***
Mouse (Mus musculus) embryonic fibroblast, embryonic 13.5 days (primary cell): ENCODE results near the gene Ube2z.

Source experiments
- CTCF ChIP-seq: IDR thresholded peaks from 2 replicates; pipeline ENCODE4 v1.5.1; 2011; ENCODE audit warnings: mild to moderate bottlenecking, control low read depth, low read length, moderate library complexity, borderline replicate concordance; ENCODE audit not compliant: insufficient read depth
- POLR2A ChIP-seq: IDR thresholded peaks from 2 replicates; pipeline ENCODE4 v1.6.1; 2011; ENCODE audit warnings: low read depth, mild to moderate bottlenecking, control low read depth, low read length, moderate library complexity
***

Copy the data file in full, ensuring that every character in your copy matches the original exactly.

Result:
Mouse (Mus musculus) embryonic fibroblast, embryonic 13.5 days (primary cell): ENCODE results near the gene Ube2z.

Source experiments
- CTCF ChIP-seq: IDR thresholded peaks from 2 replicates; pipeline ENCODE4 v1.5.1; 2011; ENCODE audit warnings: mild to moderate bottlenecking, control low read depth, low read length, moderate library complexity, borderline replicate concordance; ENCODE audit not compliant: insufficient read depth
- POLR2A ChIP-seq: IDR thresholded peaks from 2 replicates; pipeline ENCODE4 v1.6.1; 2011; ENCODE audit warnings: low read depth, mild to moderate bottlenecking, control low read depth, low read length, moderate library complexity